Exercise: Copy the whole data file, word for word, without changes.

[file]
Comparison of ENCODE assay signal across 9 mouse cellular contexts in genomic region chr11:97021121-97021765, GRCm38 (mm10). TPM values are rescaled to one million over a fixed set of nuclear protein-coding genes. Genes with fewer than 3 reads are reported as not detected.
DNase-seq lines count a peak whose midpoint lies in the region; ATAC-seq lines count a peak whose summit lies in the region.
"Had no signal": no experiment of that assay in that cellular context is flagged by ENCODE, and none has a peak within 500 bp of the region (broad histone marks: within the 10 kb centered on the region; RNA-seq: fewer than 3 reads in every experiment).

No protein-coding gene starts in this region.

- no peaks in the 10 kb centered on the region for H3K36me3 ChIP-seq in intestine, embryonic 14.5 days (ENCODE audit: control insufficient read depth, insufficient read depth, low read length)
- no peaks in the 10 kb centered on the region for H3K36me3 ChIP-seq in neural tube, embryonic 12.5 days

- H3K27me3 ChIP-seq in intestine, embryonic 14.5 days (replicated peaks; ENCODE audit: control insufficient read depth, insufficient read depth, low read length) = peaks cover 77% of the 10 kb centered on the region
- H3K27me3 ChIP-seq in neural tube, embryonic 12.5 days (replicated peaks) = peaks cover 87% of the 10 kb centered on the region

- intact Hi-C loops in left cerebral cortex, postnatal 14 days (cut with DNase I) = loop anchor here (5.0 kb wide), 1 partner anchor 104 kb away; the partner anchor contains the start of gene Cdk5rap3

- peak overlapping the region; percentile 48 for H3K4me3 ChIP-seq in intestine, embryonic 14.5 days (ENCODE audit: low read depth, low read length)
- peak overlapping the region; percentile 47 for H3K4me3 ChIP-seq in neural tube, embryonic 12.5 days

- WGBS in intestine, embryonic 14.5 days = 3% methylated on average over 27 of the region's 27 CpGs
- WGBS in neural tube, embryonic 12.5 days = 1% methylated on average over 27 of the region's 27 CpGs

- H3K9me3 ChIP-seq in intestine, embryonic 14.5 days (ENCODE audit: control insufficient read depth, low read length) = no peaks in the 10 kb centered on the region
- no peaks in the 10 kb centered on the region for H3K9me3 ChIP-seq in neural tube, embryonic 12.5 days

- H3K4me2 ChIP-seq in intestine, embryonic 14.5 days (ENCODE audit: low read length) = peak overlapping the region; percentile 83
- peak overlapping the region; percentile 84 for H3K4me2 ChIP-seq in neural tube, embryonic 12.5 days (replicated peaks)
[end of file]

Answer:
Comparison of ENCODE assay signal across 9 mouse cellular contexts in genomic region chr11:97021121-97021765, GRCm38 (mm10). TPM values are rescaled to one million over a fixed set of nuclear protein-coding genes. Genes with fewer than 3 reads are reported as not detected.
DNase-seq lines count a peak whose midpoint lies in the region; ATAC-seq lines count a peak whose summit lies in the region.
"Had no signal": no experiment of that assay in that cellular context is flagged by ENCODE, and none has a peak within 500 bp of the region (broad histone marks: within the 10 kb centered on the region; RNA-seq: fewer than 3 reads in every experiment).

No protein-coding gene starts in this region.

- no peaks in the 10 kb centered on the region for H3K36me3 ChIP-seq in intestine, embryonic 14.5 days (ENCODE audit: control insufficient read depth, insufficient read depth, low read length)
- no peaks in the 10 kb centered on the region for H3K36me3 ChIP-seq in neural tube, embryonic 12.5 days

- H3K27me3 ChIP-seq in intestine, embryonic 14.5 days (replicated peaks; ENCODE audit: control insufficient read depth, insufficient read depth, low read length) = peaks cover 77% of the 10 kb centered on the region
- H3K27me3 ChIP-seq in neural tube, embryonic 12.5 days (replicated peaks) = peaks cover 87% of the 10 kb centered on the region

- intact Hi-C loops in left cerebral cortex, postnatal 14 days (cut with DNase I) = loop anchor here (5.0 kb wide), 1 partner anchor 104 kb away; the partner anchor contains the start of gene Cdk5rap3

- peak overlapping the region; percentile 48 for H3K4me3 ChIP-seq in intestine, embryonic 14.5 days (ENCODE audit: low read depth, low read length)
- peak overlapping the region; percentile 47 for H3K4me3 ChIP-seq in neural tube, embryonic 12.5 days

- WGBS in intestine, embryonic 14.5 days = 3% methylated on average over 27 of the region's 27 CpGs
- WGBS in neural tube, embryonic 12.5 days = 1% methylated on average over 27 of the region's 27 CpGs

- H3K9me3 ChIP-seq in intestine, embryonic 14.5 days (ENCODE audit: control insufficient read depth, low read length) = no peaks in the 10 kb centered on the region
- no peaks in the 10 kb centered on the region for H3K9me3 ChIP-seq in neural tube, embryonic 12.5 days

- H3K4me2 ChIP-seq in intestine, embryonic 14.5 days (ENCODE audit: low read length) = peak overlapping the region; percentile 83
- peak overlapping the region; percentile 84 for H3K4me2 ChIP-seq in neural tube, embryonic 12.5 days (replicated peaks)